Here’s a gauntlet thrown down – let’s see how many people show up to the duel. Vinay Prasad has a piece in Nature titled “The Precision Oncology Illusion”, with the subhead saying “Precision oncology has not been shown to work, and perhaps it never will”. (Here’s Prasad earlier this year, with co-authors in The Lancet on the same theme).
To get the definitions straight, by “precision oncology” he means (rightly) the idea of using DNA sequence information from individual patients to tailor what therapy they should get. (Keep in mind that there are a lot of stories in the popular press that have garbled that idea a bit over the years, and there are a lot of press releases that name-check it without having much connection to it at all – the signal/noise isn’t that great). Now, that idea would seem to make very good sense, because it’s become abundantly clear over the years that every tumor is slightly different when looked at on a genetic level. So what’s Prasad’s problem?
For one thing, we just don’t have many targeted therapies to offer yet. It’s gotten easier and easier to sequence human tissue, but it has not gotten correspondingly easier – to put it gently – to match that result with a therapy that’s been shown to have better outcomes. Prasad has some unsetting figures on this, especially for solid-tumor patients. In that area, he says that he has been able to find only 32 reports of exceptional responses over the years after sequencing and targeted therapy, and even many of these don’t seem to hold up as well as they should on closer inspection. In the big oncology picture, there aren’t many of those at all, so for most patients (arguably “nearly all patients”) there really isn’t a targeted therapy to offer. That problem, though, could in theory resolve itself over the years with a lot more work in the clinic (and a lot more oncology agents coming out of the labs). That’s not an easy fix, but the other problems may be even harder to deal with.
As Prasad mentions, one big problem is that even when you find a particular mutation that would seem to make a tumor susceptible to a targeted therapy, it often doesn’t seem to do any good. The mutation is present, but it’s not the thing driving the tumor’s growth, and most of the time there’s no good way to tell that up front. (See this report from a couple of months ago as an example). Other (even bigger) obstacles that Prasad doesn’t have the space to go into are the genetic diversity of most tumors (you’re not fighting a single cell type with a single set of mutations) and the mutation rates themselves. Too often, especially for many solid tumors, what we end up doing is allowing patients to die, a few weeks or months later, from another subset of their tumor cells after we have cleared the way by eliminating the cellular competition. That’s not a very nice way to put things, but from what I can tell, that’s about the size of it (I’m well aware that those extra few weeks or months may well be worth a lot, depending on what they’re like and on the patient’s own situation). Many people are aware that this is the situation, but my worry is that they associate this state of affairs with old-fashioned chemotherapy, not that new precision DNA-targeted therapy that you hear about. But the same thing is going to happen for many of those, too.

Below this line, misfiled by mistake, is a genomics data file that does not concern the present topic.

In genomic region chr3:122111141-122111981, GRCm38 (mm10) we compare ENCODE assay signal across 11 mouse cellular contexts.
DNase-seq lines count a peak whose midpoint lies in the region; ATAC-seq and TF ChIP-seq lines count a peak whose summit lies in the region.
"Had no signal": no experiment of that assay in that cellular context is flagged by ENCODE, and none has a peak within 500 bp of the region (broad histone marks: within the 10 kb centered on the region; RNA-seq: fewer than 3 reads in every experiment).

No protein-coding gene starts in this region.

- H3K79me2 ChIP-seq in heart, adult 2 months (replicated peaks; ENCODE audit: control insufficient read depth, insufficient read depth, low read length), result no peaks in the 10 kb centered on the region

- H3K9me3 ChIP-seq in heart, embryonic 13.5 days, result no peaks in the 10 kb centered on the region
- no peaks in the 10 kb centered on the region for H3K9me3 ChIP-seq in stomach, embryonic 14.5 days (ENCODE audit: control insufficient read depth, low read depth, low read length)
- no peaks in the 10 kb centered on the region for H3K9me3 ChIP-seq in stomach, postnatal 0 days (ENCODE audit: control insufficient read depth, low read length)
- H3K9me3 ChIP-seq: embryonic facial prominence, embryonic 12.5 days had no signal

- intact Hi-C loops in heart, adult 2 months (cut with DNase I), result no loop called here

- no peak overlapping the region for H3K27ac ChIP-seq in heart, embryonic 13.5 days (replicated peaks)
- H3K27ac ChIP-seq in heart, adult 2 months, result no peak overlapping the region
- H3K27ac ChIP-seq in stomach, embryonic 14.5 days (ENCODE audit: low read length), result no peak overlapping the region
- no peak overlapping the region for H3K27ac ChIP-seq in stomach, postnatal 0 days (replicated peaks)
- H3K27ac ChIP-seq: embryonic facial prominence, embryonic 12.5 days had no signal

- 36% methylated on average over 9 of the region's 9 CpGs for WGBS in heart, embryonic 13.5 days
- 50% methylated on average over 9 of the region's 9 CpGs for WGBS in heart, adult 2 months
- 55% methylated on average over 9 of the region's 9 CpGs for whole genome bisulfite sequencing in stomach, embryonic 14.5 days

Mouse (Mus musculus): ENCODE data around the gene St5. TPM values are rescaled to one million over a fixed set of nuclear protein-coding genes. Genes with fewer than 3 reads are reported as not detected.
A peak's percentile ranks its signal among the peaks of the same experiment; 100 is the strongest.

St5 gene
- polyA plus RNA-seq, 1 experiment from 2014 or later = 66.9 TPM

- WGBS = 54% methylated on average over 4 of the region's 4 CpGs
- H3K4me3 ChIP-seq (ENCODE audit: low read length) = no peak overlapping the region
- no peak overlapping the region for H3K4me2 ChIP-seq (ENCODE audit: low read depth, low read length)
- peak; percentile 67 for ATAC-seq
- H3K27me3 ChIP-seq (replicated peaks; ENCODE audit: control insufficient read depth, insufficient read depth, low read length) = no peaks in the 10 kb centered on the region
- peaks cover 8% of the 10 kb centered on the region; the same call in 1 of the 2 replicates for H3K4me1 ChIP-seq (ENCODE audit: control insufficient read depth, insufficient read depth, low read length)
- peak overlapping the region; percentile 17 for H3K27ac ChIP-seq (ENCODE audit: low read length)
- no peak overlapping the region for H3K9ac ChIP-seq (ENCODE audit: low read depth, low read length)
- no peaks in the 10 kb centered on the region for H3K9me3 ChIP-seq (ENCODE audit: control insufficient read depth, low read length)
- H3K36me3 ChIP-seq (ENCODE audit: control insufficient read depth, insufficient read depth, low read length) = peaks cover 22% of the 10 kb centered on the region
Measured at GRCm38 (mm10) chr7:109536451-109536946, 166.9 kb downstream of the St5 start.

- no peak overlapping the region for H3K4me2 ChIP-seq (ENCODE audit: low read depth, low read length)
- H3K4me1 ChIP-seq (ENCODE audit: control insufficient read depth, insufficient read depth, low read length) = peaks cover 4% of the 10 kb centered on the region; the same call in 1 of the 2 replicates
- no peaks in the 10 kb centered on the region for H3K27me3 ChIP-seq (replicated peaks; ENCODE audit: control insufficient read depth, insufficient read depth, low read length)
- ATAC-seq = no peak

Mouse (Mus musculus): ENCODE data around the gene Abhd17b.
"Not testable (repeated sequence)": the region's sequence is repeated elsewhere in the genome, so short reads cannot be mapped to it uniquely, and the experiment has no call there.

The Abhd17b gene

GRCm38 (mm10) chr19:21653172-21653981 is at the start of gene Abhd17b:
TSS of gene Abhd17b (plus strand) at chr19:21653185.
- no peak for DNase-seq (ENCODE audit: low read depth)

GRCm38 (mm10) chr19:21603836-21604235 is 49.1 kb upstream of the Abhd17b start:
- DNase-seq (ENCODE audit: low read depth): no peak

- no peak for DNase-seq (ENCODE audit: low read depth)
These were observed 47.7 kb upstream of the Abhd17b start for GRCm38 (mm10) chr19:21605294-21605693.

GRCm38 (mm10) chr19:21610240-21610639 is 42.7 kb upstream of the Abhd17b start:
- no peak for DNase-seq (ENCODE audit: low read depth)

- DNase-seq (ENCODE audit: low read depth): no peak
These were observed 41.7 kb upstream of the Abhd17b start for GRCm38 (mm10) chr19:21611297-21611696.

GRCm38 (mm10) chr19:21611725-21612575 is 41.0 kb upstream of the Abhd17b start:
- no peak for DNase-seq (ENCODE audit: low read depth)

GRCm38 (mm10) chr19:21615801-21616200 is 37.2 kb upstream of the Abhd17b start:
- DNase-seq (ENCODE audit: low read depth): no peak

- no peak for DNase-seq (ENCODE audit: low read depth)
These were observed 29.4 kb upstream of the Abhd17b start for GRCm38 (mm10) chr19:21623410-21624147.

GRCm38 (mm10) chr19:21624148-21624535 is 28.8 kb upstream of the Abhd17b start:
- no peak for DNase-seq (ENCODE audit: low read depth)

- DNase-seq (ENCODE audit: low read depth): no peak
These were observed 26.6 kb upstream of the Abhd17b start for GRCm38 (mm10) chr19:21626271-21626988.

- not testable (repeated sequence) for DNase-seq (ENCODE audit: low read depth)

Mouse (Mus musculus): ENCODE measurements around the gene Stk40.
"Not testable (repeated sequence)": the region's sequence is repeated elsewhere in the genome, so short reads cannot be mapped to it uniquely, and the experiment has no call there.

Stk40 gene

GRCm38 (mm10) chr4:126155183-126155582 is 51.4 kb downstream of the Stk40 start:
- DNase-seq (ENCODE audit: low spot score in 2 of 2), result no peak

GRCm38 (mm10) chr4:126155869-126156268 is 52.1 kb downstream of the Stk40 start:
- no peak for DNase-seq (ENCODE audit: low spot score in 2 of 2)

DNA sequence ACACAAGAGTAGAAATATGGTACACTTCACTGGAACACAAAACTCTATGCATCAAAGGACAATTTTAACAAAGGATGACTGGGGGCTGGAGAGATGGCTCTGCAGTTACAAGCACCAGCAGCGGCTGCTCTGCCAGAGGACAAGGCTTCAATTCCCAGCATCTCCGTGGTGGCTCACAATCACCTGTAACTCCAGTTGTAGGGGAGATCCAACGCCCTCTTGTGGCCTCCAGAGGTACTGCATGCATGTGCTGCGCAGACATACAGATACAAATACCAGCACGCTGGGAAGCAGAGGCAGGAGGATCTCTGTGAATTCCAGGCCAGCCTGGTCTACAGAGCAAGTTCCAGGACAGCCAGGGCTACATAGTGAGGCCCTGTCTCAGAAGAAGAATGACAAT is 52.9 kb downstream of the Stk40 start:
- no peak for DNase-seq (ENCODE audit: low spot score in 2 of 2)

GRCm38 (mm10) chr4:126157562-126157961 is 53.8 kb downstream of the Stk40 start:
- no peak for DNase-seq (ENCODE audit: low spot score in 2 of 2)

That’s a real problem. You have a lot of cancer treatment centers advertising their ability to tailor a therapy right for you, the patient, with cutting-edge techniques that have recently become available. Except that these mostly don’t exist yet, and mostly aren’t applicable to the people who show up for treatment, and may not (for the reasons given above) ever exist for some (many?) patients at all. This field has been proclaimed as the coming thing for many years now – fine. But proclaiming it as already having arrived is not a good move.